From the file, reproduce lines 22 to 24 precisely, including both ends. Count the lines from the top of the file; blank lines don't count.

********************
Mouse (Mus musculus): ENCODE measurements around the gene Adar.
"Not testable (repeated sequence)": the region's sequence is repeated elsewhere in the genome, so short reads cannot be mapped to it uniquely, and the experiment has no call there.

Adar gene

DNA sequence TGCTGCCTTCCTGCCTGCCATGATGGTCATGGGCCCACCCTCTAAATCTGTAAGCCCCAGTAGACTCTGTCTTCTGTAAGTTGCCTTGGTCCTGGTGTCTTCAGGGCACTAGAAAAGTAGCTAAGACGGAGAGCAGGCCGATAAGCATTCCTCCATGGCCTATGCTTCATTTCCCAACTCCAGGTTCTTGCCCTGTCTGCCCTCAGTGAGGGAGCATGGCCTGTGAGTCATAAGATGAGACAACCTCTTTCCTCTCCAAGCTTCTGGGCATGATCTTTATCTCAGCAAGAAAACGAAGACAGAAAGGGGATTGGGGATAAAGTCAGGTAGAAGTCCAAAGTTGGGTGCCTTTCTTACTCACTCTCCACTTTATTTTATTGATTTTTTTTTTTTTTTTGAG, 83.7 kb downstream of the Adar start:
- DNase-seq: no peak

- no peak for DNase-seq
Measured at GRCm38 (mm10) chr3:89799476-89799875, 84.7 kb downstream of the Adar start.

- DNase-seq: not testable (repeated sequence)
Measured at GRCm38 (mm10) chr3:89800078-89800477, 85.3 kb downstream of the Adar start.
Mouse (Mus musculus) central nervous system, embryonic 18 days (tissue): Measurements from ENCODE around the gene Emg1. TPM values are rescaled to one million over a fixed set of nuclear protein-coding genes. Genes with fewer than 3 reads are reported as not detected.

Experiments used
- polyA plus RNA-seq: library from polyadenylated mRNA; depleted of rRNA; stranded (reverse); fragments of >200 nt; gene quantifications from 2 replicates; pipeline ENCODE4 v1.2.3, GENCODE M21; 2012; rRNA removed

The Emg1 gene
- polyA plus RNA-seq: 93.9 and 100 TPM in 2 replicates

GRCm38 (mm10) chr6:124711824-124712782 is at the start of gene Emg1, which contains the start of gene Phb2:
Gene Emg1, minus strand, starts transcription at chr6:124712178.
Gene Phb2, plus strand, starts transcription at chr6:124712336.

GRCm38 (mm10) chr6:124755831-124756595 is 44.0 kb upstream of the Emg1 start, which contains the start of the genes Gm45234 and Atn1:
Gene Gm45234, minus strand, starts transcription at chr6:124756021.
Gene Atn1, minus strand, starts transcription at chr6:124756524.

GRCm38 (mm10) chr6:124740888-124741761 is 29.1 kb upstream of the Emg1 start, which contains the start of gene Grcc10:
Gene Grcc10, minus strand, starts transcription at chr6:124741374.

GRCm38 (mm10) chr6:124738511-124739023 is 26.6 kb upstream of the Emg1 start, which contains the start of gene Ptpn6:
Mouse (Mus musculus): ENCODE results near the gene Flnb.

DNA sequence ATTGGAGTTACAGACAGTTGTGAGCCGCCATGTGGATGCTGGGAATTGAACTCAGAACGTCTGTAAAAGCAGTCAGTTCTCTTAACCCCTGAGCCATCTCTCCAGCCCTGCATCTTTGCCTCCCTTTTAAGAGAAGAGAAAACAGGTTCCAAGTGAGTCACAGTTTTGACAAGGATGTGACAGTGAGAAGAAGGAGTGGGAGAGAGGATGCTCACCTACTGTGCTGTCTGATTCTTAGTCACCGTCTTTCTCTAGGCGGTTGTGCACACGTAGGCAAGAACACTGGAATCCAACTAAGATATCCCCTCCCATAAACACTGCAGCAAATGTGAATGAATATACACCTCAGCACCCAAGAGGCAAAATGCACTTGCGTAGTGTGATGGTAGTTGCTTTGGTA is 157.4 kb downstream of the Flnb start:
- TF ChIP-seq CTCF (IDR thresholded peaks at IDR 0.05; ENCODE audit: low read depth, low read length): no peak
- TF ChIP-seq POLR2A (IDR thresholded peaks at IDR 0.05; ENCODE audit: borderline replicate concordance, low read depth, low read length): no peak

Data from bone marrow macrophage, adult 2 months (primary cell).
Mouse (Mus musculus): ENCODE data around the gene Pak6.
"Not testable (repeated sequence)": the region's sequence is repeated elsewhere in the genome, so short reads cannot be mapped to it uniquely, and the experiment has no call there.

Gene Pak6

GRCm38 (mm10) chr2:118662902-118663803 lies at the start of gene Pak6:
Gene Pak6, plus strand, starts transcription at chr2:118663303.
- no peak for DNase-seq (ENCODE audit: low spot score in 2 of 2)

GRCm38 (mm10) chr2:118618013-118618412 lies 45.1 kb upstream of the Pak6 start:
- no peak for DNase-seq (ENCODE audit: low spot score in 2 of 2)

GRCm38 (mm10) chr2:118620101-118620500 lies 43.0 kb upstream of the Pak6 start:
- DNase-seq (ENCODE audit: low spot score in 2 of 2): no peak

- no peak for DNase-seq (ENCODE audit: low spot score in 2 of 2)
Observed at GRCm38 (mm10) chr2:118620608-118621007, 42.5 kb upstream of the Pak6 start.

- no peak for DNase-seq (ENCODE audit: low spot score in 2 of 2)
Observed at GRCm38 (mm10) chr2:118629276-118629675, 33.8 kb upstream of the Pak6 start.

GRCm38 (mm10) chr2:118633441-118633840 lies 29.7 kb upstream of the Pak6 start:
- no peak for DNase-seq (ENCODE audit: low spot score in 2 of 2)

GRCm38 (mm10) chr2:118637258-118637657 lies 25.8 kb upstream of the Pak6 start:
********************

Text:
Gene Grcc10, minus strand, starts transcription at chr6:124741374.

GRCm38 (mm10) chr6:124738511-124739023 is 26.6 kb upstream of the Emg1 start, which contains the start of gene Ptpn6:
Mouse (Mus musculus): ENCODE results near the gene Flnb.